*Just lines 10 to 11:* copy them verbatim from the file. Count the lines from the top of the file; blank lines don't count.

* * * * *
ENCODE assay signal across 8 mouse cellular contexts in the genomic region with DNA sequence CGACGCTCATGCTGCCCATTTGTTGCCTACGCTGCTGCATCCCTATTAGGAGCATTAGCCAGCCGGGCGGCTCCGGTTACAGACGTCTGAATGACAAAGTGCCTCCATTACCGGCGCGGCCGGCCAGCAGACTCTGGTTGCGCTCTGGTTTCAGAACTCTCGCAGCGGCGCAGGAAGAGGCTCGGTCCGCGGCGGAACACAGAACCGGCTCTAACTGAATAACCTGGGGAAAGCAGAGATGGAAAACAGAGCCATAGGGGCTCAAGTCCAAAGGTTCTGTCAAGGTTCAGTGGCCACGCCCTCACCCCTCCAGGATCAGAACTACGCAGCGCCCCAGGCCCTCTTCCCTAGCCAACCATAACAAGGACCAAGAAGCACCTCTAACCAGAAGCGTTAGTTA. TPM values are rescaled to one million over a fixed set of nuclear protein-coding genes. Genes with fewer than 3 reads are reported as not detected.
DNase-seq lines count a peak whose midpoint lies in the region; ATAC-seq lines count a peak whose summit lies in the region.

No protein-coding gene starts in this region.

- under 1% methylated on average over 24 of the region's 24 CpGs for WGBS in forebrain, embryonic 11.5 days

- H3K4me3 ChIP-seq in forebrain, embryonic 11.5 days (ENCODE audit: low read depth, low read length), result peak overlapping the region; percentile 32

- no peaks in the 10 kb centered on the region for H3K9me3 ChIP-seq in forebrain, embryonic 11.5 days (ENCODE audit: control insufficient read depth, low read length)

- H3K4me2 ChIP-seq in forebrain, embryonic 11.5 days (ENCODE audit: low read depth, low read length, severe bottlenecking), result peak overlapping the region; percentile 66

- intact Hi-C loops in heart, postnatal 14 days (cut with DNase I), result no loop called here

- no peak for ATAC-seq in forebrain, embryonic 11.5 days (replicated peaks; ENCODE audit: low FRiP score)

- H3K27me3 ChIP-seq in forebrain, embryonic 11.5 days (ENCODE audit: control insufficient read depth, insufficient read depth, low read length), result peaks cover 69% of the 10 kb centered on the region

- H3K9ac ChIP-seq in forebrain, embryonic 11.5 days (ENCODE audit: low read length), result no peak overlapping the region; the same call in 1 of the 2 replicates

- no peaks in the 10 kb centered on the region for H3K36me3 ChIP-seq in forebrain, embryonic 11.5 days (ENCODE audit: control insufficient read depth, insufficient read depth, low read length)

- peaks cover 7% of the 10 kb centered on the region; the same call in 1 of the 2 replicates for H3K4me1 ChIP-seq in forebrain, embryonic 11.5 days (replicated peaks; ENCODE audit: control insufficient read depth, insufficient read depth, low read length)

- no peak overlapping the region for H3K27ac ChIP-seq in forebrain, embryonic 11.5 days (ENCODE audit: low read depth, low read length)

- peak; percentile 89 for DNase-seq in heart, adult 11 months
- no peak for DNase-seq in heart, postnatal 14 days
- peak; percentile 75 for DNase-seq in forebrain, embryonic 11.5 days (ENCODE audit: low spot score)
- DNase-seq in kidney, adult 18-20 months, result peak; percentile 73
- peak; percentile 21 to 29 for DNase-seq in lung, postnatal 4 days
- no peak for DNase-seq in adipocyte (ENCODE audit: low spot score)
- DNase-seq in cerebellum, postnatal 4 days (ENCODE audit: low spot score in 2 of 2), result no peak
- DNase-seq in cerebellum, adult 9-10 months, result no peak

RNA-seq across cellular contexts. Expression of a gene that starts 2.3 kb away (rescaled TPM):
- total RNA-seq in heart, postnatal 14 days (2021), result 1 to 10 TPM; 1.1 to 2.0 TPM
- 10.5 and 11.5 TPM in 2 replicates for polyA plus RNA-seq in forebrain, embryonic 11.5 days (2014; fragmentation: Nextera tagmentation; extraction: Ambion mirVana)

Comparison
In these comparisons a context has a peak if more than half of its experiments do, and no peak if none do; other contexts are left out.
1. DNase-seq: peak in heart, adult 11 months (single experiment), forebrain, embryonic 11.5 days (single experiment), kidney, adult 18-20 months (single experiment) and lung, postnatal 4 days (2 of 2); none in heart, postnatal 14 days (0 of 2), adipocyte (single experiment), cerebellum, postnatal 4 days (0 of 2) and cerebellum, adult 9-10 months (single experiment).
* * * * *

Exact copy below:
- H3K27me3 ChIP-seq in forebrain, embryonic 11.5 days (ENCODE audit: control insufficient read depth, insufficient read depth, low read length), result peaks cover 69% of the 10 kb centered on the region

- H3K9ac ChIP-seq in forebrain, embryonic 11.5 days (ENCODE audit: low read length), result no peak overlapping the region; the same call in 1 of the 2 replicates